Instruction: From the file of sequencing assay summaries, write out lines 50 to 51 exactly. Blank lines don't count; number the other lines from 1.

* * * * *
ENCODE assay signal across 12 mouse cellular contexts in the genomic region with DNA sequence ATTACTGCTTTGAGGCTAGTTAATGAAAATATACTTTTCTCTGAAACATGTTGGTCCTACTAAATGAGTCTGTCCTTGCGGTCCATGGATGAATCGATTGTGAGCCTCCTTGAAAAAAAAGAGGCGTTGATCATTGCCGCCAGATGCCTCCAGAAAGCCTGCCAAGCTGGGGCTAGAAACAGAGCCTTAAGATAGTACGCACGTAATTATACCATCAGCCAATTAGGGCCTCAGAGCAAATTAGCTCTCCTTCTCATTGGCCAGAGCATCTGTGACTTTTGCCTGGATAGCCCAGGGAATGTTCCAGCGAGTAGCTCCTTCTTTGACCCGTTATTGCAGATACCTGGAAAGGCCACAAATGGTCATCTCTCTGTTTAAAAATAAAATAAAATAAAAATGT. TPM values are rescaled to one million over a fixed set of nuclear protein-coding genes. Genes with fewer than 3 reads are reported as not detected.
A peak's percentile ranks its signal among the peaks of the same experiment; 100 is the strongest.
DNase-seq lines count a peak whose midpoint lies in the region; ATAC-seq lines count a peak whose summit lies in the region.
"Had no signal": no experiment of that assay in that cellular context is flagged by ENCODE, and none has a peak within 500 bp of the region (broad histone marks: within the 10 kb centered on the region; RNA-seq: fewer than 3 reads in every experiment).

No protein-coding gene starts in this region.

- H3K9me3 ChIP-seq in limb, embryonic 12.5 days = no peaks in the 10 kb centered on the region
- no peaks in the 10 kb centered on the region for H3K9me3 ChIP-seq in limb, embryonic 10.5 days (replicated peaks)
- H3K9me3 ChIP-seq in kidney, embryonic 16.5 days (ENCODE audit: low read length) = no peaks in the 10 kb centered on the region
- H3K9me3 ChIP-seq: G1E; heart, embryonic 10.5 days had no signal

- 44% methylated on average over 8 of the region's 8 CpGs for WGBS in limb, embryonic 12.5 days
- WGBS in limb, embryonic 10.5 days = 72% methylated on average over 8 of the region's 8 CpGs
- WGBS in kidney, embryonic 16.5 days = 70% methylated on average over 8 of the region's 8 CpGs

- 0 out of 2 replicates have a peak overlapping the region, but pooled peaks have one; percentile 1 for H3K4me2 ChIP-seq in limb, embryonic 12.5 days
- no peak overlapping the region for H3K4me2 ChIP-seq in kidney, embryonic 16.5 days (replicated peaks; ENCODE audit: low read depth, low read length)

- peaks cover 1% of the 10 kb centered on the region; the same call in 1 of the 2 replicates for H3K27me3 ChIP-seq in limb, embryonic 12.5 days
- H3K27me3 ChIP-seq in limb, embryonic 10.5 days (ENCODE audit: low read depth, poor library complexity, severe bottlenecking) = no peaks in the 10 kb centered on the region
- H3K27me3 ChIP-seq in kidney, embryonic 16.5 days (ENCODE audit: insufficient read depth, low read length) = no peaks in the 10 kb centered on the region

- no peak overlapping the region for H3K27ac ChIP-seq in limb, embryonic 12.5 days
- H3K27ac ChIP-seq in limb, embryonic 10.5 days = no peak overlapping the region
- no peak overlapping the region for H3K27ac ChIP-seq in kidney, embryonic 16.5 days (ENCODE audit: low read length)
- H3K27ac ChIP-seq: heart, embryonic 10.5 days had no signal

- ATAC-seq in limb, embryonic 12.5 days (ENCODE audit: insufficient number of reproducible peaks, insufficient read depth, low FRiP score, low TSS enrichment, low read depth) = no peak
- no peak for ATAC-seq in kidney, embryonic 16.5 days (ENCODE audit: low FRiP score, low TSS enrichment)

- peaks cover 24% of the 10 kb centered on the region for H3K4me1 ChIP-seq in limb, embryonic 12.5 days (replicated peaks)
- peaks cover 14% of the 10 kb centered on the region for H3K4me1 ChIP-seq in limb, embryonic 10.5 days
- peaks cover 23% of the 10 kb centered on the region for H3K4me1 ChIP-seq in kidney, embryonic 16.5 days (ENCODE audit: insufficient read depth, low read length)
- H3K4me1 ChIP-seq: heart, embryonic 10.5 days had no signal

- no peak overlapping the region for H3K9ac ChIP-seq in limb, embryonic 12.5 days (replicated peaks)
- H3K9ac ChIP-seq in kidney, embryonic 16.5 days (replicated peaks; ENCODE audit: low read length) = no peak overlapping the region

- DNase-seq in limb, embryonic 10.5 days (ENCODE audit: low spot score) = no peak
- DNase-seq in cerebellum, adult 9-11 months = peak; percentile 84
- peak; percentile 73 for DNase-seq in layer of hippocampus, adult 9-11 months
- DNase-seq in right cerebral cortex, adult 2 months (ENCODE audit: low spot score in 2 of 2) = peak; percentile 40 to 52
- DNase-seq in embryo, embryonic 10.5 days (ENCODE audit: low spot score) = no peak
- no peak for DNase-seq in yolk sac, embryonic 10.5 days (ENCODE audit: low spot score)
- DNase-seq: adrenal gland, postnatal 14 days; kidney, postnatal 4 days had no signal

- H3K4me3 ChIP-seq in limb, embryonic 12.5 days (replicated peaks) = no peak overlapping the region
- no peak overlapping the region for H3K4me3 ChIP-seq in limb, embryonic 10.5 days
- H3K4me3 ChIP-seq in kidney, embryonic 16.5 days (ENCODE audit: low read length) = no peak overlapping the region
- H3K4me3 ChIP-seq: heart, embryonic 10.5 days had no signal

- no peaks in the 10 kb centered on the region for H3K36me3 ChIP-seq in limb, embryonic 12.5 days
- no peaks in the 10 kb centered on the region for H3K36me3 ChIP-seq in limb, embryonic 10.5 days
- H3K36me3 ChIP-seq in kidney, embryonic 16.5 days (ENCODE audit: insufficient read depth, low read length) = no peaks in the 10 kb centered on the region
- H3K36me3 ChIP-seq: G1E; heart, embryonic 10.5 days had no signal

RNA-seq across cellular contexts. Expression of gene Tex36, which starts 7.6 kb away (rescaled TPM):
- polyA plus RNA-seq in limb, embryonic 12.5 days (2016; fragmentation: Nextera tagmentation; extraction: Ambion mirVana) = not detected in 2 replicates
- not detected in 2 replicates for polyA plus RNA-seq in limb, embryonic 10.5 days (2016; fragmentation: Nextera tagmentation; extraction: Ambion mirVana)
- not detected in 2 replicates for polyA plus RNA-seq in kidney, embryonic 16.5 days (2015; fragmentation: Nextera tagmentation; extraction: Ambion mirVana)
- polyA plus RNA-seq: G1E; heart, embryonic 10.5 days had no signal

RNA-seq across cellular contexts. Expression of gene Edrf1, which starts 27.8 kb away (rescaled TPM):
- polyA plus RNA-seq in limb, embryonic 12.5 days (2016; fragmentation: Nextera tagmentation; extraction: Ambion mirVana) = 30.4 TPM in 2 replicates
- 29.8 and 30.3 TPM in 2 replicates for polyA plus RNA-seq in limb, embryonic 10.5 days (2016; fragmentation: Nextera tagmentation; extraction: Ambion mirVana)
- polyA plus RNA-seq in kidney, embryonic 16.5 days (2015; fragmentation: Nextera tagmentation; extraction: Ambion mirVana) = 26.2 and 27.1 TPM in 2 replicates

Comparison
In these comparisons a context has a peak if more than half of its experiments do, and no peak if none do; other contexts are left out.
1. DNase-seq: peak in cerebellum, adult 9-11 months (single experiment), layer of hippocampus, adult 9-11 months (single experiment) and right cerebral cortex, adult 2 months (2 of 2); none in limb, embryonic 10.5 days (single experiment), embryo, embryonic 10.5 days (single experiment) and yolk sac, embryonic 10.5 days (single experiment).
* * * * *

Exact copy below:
RNA-seq across cellular contexts. Expression of gene Edrf1, which starts 27.8 kb away (rescaled TPM):
- polyA plus RNA-seq in limb, embryonic 12.5 days (2016; fragmentation: Nextera tagmentation; extraction: Ambion mirVana) = 30.4 TPM in 2 replicates